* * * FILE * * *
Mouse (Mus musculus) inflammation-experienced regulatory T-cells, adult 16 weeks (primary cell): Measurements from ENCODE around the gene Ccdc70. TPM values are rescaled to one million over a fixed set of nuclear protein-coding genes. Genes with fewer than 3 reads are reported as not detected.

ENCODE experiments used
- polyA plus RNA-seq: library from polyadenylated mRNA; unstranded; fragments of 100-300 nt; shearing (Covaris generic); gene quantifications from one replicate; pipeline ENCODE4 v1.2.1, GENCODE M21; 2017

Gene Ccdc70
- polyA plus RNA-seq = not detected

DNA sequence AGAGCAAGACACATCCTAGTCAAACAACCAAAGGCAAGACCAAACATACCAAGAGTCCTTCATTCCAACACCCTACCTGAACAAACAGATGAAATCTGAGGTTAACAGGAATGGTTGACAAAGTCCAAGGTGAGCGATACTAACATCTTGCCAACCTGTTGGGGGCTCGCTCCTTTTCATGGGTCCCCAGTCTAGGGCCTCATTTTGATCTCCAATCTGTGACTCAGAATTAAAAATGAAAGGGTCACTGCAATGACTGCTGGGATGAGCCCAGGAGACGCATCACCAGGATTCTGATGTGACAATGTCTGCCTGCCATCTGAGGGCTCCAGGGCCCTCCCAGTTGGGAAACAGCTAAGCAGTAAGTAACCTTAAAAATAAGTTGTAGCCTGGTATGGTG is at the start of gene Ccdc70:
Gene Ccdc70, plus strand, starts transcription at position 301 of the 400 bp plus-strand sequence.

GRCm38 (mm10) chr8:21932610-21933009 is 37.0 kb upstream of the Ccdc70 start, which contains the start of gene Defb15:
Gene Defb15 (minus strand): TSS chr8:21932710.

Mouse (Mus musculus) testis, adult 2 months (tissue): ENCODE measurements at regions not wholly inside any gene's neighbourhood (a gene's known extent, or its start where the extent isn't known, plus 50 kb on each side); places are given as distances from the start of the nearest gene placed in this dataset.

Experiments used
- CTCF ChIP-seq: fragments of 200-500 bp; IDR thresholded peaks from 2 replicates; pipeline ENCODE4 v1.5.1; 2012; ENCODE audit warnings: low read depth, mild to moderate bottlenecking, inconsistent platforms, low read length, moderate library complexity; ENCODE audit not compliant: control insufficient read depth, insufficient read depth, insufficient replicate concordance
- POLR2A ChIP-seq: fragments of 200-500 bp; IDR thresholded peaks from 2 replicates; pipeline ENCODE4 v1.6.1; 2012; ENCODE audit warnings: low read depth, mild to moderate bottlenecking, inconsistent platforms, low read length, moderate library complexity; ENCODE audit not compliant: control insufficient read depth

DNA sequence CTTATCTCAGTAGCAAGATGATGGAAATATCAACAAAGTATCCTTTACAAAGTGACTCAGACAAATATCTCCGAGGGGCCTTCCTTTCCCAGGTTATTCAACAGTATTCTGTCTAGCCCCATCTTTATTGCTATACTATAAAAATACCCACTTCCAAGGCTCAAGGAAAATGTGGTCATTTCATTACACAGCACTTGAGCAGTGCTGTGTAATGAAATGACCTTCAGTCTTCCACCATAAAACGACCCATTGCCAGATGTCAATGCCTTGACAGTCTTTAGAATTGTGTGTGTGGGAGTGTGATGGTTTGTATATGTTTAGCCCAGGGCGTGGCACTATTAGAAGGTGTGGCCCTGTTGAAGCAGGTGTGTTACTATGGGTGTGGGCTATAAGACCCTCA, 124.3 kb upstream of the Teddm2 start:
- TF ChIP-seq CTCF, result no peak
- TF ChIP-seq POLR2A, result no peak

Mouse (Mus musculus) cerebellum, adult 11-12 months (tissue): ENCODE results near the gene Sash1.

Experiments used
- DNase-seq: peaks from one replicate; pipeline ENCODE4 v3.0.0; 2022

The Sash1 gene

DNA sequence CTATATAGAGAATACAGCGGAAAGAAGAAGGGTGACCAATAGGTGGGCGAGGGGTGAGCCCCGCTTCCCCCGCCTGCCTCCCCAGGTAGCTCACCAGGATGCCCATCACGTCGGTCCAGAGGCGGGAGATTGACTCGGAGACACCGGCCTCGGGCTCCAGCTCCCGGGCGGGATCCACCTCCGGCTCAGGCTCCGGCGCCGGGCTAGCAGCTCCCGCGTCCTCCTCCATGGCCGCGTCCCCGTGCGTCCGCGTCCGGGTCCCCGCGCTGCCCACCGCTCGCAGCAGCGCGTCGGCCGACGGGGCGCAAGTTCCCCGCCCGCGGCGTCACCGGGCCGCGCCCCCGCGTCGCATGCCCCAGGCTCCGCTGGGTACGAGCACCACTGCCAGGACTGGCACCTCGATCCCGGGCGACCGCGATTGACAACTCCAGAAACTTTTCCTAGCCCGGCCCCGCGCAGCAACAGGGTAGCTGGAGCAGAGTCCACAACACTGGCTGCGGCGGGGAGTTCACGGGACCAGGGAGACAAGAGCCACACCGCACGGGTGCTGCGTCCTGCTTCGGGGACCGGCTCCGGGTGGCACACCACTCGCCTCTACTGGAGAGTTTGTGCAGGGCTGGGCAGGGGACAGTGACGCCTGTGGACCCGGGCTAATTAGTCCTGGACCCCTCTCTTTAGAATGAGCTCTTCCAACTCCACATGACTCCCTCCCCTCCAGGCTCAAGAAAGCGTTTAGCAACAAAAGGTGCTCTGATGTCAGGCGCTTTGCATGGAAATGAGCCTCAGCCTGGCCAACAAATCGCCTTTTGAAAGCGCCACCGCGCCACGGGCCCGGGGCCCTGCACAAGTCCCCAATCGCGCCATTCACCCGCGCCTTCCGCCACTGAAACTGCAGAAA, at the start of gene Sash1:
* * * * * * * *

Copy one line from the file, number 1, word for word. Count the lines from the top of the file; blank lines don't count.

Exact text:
Mouse (Mus musculus) inflammation-experienced regulatory T-cells, adult 16 weeks (primary cell): Measurements from ENCODE around the gene Ccdc70. TPM values are rescaled to one million over a fixed set of nuclear protein-coding genes. Genes with fewer than 3 reads are reported as not detected.